What's Wrong with This Picture? 

By confronting society's greatest taboos, Oakland photographer Frank Cordelle has created something truly extraordinary.

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Getting the book onto Hall's coffee table proved far tougher than persuading women to take off their clothes. Cordelle had decided, in the mid-'90s, that it was time to find himself a publisher. A friend volunteered to help, but she gave up after a string of rejections. Another friend then took over, and also found it an impossible sell. "Pretty much every major publisher of photography books in this country has said no twice," Cordelle says. "Chronicle Books said no to this three times. I went down and met with four or five women editors, and by the time we left, two of them were kind of watery-eyed. They were so emotional about the whole thing. Then they said no."

He never received an explanation, but Cordelle assumes his work was simply too controversial. "That's just the way it's been," he says. "The kids are a hot-button issue, especially since Barnes & Noble was indicted down in Alabama for selling Jock Sturges books — what they called 'child porn.'"

He's referring to a 1998 incident where an Alabama grand jury indicted the bookseller for child pornography for carrying books by Sturges and another photographer. The case was dismissed, but, Cordelle says, "the point was to fire a warning shot across the bow to publishers. That this kind of thing might cost you five figures in legal fees if you pursue it."

When he was turned down by a major New York publisher who'd published the extremely controversial Mapplethorpe, Cordelle knew he was really in trouble. But the editor had said "a whole bunch of nice things about the project," so Cordelle called her up and asked for her reasoning. She admitted that she had a real problem with two of the photos. Two? Cordelle puzzled over this. So it wasn't the kids, then. It turned out that the photos in question were of women whose legs happened to be spread apart. It seemed he couldn't win. The editor didn't suggest removing them and going ahead with the rest of the book — not that he would have. Not a chance.

Cordelle's luck changed in 1999 when Paul Rapoport, then a music professor at McMaster University in Ontario, Canada, attended a Century Project exhibit at a Naturist Society gathering in Massachusetts. Rapoport was struck by the powerful pairing of the images and stories, and invited Cordelle to show his work at McMaster.

What Rapoport witnessed there was like nothing he'd seen before. "My goodness, all kinds of things happened," he says. "People were crying. One student came across the sixteen-year-old, Katie, the anorexic, and was just bawling her eyes out and then ran from the room. The next day she came back with her parents and a couple of friends. That's the kind of thing that has happened. People develop an intense concentration. It's not unusual for someone to take two to three hours going around the exhibit, reading everything, and then going again."

Rapoport kept tabs on Cordelle, and joked that he'd one day start his own publishing company so that he could publish the Century Project. Ultimately, that's just what he did. In 2002, Rapoport launched Heureka Productions, dedicated to naturist titles. Bodies and Souls, officially released in mid-November, is the company's fourth book. "You don't have to be a big publisher with an office on Fifth Avenue to publish this stuff," Cordelle points out. "It turned out to be a much better deal for me than I could've gotten from a bigger house. I picked all of the photos, and Paul wouldn't have changed so much of a comma without my approval."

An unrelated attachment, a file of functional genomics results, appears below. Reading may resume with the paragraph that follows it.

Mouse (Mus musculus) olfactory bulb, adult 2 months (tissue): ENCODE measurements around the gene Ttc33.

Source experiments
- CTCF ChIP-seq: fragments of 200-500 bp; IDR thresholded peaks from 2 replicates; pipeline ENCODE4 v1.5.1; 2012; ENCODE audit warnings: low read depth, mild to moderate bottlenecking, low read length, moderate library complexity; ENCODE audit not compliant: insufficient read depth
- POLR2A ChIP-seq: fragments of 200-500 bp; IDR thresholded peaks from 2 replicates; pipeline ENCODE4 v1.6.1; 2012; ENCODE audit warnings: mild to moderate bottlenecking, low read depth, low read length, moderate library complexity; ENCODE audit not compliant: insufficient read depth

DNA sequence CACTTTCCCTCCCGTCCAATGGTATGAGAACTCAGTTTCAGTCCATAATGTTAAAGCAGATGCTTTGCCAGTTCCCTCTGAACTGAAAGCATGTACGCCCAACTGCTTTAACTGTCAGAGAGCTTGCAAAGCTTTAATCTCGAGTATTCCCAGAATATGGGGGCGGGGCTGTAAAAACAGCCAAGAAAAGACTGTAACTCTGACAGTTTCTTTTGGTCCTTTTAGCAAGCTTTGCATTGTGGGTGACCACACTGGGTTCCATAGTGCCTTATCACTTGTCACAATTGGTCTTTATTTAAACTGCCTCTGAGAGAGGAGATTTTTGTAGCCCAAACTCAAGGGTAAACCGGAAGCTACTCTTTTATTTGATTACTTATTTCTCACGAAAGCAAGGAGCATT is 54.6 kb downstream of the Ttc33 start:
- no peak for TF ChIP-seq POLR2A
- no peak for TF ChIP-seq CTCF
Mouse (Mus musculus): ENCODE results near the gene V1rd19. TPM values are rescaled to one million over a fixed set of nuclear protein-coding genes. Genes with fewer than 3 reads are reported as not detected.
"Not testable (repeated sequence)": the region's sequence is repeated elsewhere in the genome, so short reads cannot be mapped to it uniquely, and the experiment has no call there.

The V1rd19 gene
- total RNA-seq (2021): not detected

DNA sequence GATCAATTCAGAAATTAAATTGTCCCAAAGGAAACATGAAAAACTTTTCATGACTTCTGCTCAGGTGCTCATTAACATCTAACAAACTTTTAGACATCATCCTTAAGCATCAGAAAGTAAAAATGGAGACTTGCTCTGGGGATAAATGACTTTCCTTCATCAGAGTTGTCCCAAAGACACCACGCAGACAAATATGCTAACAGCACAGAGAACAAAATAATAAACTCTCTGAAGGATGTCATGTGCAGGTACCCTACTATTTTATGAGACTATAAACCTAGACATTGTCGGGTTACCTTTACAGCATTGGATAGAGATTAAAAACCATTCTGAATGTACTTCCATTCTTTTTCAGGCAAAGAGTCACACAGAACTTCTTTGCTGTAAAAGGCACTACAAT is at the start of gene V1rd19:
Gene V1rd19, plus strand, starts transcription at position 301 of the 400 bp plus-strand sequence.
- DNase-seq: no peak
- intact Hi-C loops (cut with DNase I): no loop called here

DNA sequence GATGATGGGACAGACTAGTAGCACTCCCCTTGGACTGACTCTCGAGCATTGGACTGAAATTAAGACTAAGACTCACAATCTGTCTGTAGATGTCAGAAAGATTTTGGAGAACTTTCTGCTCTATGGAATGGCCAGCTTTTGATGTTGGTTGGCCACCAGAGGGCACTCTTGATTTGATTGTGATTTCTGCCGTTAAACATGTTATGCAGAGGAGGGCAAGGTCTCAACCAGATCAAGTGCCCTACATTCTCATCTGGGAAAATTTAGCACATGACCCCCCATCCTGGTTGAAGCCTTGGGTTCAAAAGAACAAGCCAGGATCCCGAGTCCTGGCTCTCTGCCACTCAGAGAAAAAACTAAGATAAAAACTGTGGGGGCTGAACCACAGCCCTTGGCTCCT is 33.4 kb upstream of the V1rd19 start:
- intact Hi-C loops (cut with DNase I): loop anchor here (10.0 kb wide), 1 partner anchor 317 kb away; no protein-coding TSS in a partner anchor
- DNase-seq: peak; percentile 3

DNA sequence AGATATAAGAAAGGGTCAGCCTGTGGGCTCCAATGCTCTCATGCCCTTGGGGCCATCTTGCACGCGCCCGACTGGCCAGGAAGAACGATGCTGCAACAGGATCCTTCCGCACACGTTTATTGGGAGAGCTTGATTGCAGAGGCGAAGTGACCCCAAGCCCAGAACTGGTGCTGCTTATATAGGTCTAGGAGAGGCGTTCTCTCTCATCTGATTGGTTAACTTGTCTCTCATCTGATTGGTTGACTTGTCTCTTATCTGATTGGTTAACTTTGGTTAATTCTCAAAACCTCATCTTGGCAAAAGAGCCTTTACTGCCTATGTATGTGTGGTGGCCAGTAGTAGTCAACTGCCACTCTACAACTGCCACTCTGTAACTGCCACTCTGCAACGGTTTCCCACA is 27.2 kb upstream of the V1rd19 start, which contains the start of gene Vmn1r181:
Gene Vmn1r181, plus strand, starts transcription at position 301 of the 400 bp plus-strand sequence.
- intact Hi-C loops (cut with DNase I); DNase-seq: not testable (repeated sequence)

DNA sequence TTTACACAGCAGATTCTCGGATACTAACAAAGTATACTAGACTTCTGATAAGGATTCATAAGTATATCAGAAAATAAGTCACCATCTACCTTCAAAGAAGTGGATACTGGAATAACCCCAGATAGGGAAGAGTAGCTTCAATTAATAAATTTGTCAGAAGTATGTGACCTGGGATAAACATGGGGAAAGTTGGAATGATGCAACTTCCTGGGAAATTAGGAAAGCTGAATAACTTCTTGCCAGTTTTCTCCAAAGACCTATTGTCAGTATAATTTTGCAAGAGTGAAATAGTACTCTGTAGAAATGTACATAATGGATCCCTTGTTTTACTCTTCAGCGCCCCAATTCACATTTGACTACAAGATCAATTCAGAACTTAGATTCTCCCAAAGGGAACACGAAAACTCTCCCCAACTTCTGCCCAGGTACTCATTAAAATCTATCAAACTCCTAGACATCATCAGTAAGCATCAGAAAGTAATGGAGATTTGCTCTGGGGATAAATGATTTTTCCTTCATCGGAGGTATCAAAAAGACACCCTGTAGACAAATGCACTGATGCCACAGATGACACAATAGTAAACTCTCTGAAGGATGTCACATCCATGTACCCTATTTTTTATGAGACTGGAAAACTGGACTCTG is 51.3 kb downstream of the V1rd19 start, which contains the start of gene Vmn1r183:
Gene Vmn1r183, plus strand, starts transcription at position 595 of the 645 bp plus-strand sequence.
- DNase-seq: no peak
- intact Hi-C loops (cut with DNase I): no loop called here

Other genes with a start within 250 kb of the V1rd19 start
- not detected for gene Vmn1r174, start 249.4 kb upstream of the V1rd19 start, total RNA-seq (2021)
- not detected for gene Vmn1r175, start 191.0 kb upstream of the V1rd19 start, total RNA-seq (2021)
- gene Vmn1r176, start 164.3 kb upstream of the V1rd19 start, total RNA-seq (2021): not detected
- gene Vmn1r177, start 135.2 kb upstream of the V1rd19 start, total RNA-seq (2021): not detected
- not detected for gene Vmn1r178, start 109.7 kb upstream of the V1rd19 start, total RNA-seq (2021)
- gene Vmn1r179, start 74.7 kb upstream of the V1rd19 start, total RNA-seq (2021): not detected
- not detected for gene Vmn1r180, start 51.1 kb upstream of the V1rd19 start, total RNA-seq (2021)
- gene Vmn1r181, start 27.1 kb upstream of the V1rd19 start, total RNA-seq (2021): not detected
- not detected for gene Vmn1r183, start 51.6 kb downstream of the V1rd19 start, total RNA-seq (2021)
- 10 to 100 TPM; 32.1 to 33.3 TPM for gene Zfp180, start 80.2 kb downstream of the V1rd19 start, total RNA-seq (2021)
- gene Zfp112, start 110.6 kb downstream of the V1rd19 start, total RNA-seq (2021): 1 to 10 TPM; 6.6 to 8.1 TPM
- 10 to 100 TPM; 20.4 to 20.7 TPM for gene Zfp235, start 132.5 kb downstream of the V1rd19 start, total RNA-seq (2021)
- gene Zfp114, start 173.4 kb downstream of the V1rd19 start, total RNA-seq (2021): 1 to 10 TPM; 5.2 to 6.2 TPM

So far, Borders has ordered about a hundred copies to place in its stores. Barnes & Noble — still cautious in the wake of the child porn fiasco, Cordelle says — has requested only one. Buyers can order it through any bookstore, or from Amazon, but whether the average Joe will ever trip across it is anyone's guess. "There's a hierarchy of the kinds of images that have been deemed, and culturally constructed, as a problem," Rapoport explains. "When you see some of the images in the book, people who don't believe in examining things within context get set off."

"I suppose they'll look at the book in corporate, and decide from there," Cordelle adds, referring to Barnes & Noble's single copy. "We don't know what will happen."


The Lupin Lodge talk is Cordelle's first with his book in hand. After a half-hour or so, he takes questions. There aren't many. In contrast to his more mainstream and college audiences, nudists don't bother asking whether a straight guy who shoots so many pairs of breasts might spring the occasional on-the-job erection. (It's a question Cordelle usually poses himself — and answers, in the negative — as a way of letting his audiences know that no question is off-limits.) Nor are they surprised to see a cheerful twelve-year-old posing nude beside a backyard tire swing, or dancing down a balance beam.

A woman in her early fifties with a dark bob and a paisley red velour top — clothed, like everyone else in the chilly room — raises her hand. "I'm Toni, and I was the caretaker for Mary, the 94-year-old pictured over there." She points to the far wall. "Taking part in this was a big thrill for her."

Mary's photo, snapped in 1999, is always the last in Cordelle's exhibit, which at Lupin contains 31 photos but more often numbers 80. Mary had been a nudist for less than a year when Cordelle photographed her in her San Leandro home in a cherry-hued velvet armchair that matched her glittering gemstone earrings.

Toni Angle had begun to explore nudism shortly after Mary hired her, and to her surprise, Mary one day asked if she could accompany Angle on a jaunt to Lupin or to The Sequoians in Castro Valley.

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